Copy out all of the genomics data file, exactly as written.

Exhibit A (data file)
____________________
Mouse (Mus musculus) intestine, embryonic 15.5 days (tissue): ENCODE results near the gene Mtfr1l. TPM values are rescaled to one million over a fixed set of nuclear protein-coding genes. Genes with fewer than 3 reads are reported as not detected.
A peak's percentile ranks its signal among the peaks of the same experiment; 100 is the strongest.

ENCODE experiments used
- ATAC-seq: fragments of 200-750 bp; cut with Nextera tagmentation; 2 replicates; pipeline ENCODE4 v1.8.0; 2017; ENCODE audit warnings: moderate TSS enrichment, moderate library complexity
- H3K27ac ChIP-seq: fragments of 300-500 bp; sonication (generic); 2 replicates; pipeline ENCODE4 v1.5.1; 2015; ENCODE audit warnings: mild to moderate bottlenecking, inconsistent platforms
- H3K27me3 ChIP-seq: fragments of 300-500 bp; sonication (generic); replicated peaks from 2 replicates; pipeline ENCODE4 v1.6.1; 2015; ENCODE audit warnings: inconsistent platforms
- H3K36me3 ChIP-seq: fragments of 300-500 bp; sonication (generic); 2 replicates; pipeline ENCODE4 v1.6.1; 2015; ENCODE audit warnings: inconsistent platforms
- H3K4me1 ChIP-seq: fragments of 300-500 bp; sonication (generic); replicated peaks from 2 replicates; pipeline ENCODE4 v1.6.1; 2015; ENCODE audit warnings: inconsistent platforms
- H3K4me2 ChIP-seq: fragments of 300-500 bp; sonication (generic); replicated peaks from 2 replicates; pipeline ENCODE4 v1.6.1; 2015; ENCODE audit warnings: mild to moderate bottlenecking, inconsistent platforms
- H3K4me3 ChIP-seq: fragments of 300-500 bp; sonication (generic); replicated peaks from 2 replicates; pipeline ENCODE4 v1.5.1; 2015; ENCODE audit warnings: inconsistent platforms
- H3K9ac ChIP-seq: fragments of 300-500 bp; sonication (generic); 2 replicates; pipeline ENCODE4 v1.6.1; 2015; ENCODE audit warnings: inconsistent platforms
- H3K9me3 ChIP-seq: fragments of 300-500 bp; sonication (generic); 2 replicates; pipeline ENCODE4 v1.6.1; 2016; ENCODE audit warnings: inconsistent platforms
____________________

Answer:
Mouse (Mus musculus) intestine, embryonic 15.5 days (tissue): ENCODE results near the gene Mtfr1l. TPM values are rescaled to one million over a fixed set of nuclear protein-coding genes. Genes with fewer than 3 reads are reported as not detected.
A peak's percentile ranks its signal among the peaks of the same experiment; 100 is the strongest.

ENCODE experiments used
- ATAC-seq: fragments of 200-750 bp; cut with Nextera tagmentation; 2 replicates; pipeline ENCODE4 v1.8.0; 2017; ENCODE audit warnings: moderate TSS enrichment, moderate library complexity
- H3K27ac ChIP-seq: fragments of 300-500 bp; sonication (generic); 2 replicates; pipeline ENCODE4 v1.5.1; 2015; ENCODE audit warnings: mild to moderate bottlenecking, inconsistent platforms
- H3K27me3 ChIP-seq: fragments of 300-500 bp; sonication (generic); replicated peaks from 2 replicates; pipeline ENCODE4 v1.6.1; 2015; ENCODE audit warnings: inconsistent platforms
- H3K36me3 ChIP-seq: fragments of 300-500 bp; sonication (generic); 2 replicates; pipeline ENCODE4 v1.6.1; 2015; ENCODE audit warnings: inconsistent platforms
- H3K4me1 ChIP-seq: fragments of 300-500 bp; sonication (generic); replicated peaks from 2 replicates; pipeline ENCODE4 v1.6.1; 2015; ENCODE audit warnings: inconsistent platforms
- H3K4me2 ChIP-seq: fragments of 300-500 bp; sonication (generic); replicated peaks from 2 replicates; pipeline ENCODE4 v1.6.1; 2015; ENCODE audit warnings: mild to moderate bottlenecking, inconsistent platforms
- H3K4me3 ChIP-seq: fragments of 300-500 bp; sonication (generic); replicated peaks from 2 replicates; pipeline ENCODE4 v1.5.1; 2015; ENCODE audit warnings: inconsistent platforms
- H3K9ac ChIP-seq: fragments of 300-500 bp; sonication (generic); 2 replicates; pipeline ENCODE4 v1.6.1; 2015; ENCODE audit warnings: inconsistent platforms
- H3K9me3 ChIP-seq: fragments of 300-500 bp; sonication (generic); 2 replicates; pipeline ENCODE4 v1.6.1; 2016; ENCODE audit warnings: inconsistent platforms